NEW YORK CITY -- The MTA announced Tuesday it is adding 9,000 more digital screens to help better direct commuters.
The agency said subway ridership reached nearly 1.1 million customers on Monday, July 6, as commuters head back to work and the city further emerges from the coronavirus pandemic.
The digital screen initiative also includes the recent deployment of Mercury, a new communications platform that enables location-specific, targeted content to be sent to screens outside and in stations as well as on platforms throughout the subway system to bolster customer communication for the future.
The platform provides the MTA with the ability to display location-specific service information on screens in stations throughout the system, including planned and unplanned service changes, dynamic service alternatives, train arrival information at nearby stations, last train departure times before overnight service changes, and nearby bus routes.
In a future capability that is under development, the screens will also be utilized to alert riders at street level when stations become crowded due to service changes or delays, so they have the choice ahead of time not to enter a station.
Working with Outfront Media, leaders from MTA Construction and Development (C&D) began efforts to modernize digital signage in 2018.
The screens provide important real-time service information for customers while generating advertising revenue for the agency.
"Now, for the first time, we're able to tailor customer messaging to specific lines and stations," said Janno Lieber, president of MTA Construction and Development. "That's gives us a tremendous tool to convey COVID-relevant safety information, so we are pushing to deliver digital screens to hundreds of stations during this period of lower ridership."
There are currently 5,434 screens in the MTA system, the majority of which are in the subway system, with the plan to add more than 9,000 additional screens over the next 12 to 14 months,
All 472 New York City Subway stations are expected to include these new digital screens by 2023.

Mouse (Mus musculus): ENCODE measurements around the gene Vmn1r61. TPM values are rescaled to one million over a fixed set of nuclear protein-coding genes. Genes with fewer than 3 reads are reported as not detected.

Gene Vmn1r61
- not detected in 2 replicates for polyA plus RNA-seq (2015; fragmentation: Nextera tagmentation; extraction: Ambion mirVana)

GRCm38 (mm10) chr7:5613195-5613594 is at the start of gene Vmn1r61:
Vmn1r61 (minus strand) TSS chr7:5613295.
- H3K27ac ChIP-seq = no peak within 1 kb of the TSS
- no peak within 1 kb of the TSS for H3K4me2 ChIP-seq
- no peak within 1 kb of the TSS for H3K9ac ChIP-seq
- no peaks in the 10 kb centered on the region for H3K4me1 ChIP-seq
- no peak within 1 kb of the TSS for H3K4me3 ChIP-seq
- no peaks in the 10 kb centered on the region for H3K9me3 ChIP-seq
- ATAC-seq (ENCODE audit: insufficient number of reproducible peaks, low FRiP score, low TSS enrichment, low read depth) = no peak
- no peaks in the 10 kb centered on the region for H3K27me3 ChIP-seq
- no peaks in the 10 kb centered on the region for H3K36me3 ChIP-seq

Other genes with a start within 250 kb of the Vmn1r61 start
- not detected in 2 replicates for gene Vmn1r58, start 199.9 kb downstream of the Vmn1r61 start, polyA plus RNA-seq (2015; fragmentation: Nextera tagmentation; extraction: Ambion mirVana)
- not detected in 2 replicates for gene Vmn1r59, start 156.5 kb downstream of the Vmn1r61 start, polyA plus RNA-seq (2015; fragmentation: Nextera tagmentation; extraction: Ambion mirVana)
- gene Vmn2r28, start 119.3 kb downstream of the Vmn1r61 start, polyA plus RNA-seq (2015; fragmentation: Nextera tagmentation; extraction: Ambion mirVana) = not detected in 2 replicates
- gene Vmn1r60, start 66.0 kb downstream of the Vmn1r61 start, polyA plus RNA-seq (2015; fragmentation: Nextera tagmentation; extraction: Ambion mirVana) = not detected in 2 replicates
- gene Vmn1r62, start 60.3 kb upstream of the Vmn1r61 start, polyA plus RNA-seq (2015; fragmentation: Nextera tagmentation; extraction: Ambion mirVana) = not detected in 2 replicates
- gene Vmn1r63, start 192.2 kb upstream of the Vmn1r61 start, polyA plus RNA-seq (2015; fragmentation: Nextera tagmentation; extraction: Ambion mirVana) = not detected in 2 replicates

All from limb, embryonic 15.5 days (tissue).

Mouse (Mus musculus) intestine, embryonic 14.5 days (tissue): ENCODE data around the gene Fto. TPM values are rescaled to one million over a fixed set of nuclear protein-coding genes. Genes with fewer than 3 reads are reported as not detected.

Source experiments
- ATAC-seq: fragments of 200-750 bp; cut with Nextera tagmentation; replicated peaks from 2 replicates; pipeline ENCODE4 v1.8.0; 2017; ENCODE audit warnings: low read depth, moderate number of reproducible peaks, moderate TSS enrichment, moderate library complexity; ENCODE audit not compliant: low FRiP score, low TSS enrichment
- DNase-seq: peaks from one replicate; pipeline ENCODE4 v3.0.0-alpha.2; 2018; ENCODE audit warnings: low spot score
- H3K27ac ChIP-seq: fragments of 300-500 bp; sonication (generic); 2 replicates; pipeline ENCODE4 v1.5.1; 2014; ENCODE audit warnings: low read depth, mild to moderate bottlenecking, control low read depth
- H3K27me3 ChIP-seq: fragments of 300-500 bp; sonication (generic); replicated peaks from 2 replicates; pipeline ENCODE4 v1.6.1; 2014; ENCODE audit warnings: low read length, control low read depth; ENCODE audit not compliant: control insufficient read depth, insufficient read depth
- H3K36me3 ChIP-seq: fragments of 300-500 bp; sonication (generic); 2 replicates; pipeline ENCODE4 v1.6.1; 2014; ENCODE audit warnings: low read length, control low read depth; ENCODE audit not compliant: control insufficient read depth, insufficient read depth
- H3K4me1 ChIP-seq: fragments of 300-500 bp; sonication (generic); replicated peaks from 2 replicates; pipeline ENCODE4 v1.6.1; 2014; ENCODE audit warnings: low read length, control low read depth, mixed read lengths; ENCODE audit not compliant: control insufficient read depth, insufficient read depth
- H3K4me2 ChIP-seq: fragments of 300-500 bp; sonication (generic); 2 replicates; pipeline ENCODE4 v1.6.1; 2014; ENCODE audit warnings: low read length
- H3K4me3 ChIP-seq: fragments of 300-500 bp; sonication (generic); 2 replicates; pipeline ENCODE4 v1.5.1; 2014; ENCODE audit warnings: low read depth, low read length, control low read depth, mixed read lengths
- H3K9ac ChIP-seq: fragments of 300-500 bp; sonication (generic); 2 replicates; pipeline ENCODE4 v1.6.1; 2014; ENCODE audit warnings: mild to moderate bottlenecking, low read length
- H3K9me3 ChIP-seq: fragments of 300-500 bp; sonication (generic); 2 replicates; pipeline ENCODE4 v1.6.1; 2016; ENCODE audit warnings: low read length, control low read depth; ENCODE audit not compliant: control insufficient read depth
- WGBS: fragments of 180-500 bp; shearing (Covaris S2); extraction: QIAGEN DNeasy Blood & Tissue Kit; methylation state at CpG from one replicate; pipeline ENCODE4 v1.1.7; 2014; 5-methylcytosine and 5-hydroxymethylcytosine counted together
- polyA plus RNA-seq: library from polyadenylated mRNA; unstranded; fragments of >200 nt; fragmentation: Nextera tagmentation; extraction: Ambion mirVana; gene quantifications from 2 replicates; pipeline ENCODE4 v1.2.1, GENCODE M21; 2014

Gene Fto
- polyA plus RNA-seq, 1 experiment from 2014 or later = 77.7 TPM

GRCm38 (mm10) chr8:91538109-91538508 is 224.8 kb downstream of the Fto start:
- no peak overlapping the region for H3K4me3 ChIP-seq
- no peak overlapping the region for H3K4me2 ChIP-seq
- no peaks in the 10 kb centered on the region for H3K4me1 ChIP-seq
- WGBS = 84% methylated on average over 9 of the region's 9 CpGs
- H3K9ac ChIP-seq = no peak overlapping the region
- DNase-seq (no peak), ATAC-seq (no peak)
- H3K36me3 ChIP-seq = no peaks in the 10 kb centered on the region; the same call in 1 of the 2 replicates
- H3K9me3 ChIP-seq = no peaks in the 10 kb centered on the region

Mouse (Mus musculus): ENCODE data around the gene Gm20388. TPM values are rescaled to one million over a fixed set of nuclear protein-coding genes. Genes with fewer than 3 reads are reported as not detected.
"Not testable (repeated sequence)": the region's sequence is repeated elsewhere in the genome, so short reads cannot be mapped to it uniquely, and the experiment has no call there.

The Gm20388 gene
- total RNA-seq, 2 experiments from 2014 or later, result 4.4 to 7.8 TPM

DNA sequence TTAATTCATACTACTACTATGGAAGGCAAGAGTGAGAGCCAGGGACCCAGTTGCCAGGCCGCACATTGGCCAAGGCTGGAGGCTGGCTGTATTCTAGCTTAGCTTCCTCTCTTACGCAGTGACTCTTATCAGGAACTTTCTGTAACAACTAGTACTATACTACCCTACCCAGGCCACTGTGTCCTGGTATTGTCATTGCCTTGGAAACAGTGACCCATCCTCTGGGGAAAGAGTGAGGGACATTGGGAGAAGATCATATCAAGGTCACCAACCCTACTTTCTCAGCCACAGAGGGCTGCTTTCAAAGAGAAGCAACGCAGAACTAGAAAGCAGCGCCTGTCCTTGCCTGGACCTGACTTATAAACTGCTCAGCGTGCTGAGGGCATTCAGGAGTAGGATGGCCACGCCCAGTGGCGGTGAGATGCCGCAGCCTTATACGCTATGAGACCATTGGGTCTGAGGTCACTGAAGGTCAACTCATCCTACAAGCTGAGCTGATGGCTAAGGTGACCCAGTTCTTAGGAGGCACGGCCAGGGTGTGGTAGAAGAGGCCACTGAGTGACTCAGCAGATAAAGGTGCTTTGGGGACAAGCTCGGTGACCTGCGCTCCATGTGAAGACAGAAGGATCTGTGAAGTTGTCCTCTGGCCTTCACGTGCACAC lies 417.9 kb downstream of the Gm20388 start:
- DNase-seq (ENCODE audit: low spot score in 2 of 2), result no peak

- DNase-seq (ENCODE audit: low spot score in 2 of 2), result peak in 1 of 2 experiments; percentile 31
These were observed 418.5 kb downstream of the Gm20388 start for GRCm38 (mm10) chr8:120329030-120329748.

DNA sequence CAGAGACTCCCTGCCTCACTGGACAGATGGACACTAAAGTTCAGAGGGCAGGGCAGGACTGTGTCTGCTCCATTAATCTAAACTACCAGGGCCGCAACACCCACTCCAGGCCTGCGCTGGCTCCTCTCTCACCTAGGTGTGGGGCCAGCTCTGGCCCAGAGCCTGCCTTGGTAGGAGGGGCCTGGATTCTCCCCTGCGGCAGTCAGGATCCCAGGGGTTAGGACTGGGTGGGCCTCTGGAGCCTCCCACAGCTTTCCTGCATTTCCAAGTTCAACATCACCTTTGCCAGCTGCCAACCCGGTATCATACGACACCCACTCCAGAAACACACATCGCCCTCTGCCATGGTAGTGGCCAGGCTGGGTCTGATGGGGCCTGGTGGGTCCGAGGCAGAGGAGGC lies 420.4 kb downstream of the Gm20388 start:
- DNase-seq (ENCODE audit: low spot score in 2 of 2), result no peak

In addition to listing upcoming stop information for those who may be less familiar with the system, the screens will be useful even to regular riders in situations when upcoming stops can differ from train to train, even on the same line, such as:
Planned Service Changes
When crews perform routine or emergency track work during weekends, nights, and mid-day periods, trains can operate differently than regularly scheduled service - either by taking different routes or by shifting between local and express service. The information is provided via apps, website, but the screens are the first MTA offering to make this information clear at the point of boarding a train.
Time-of-Day Service Changes
Many subway lines have different stopping patterns at different times of day. The screens offer a new degree of clarity on when a line's stopping patterns change. For example, northbound B service operates to Harlem during middays and evenings, but extends to the Bronx during peak hours. The signs will make clear whether the next arriving train is heading to the Bronx.
Lines with Multiple Terminals
The screens clarify whether the next arriving southbound A train is operating to Lefferts Boulevard, Far Rockaway, or, as some do in peak times, Rockaway Park. Same is true for northbound 5 trains that travel to Eastchester-Dyer Av or Nereid Av on the White Plains Road line.
Lines Serving Lesser Known Alternate Rush Hour Terminals
Because of capacity constraints at the subway system's busiest terminals, some peak-hour trains operate on routes that differ from their commonly known terminals. For example, some N trains travel to 96 St via the Q line; some E trains travel to 179 St via the F line; and some 5 trains travel to Crown Heights-Utica Av via the 4 line. With the new strip maps, Crown Heights-bound customers waiting for a 4 train will be able to take a Crown Heights-bound 5 train with confidence.
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MTA to add 9,000 new digital screens to better direct commuters
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